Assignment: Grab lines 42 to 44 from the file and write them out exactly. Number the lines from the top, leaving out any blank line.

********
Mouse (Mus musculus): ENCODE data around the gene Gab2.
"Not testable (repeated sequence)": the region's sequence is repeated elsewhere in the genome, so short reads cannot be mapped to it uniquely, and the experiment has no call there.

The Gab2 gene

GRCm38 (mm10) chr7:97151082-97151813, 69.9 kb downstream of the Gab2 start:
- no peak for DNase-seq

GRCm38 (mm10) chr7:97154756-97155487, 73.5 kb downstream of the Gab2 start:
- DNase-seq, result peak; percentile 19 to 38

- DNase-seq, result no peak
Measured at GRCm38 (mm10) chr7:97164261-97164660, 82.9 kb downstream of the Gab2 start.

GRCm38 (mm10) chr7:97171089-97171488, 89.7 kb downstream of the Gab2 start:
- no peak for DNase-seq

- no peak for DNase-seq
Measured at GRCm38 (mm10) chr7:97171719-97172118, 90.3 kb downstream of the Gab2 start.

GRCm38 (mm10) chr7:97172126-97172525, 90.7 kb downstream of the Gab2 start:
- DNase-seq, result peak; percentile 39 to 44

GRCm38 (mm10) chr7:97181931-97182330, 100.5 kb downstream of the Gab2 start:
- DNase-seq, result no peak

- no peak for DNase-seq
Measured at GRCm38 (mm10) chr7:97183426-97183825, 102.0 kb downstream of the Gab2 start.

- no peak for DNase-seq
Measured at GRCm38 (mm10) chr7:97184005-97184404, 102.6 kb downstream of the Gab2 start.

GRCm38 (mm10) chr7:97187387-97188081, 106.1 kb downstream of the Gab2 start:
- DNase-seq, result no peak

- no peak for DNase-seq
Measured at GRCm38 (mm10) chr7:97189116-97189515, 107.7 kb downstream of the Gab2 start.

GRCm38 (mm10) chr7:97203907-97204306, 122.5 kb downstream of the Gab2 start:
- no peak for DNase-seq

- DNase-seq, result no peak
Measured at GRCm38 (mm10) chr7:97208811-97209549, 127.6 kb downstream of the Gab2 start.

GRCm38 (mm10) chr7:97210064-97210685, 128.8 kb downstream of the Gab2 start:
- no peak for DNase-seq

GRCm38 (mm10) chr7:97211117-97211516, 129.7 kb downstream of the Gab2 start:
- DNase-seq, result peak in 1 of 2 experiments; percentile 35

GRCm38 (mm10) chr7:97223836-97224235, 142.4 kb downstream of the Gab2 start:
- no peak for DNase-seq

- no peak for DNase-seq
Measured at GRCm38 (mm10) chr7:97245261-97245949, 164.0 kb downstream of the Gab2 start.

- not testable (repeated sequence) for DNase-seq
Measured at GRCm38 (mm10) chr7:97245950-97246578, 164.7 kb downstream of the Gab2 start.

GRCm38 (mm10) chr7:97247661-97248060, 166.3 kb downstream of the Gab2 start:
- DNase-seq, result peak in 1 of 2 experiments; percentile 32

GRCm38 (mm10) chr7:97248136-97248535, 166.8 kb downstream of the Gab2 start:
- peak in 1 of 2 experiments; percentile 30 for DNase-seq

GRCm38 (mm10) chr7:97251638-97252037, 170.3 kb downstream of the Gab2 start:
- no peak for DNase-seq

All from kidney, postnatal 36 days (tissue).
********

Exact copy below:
GRCm38 (mm10) chr7:97248136-97248535, 166.8 kb downstream of the Gab2 start:
- peak in 1 of 2 experiments; percentile 30 for DNase-seq

GRCm38 (mm10) chr7:97251638-97252037, 170.3 kb downstream of the Gab2 start: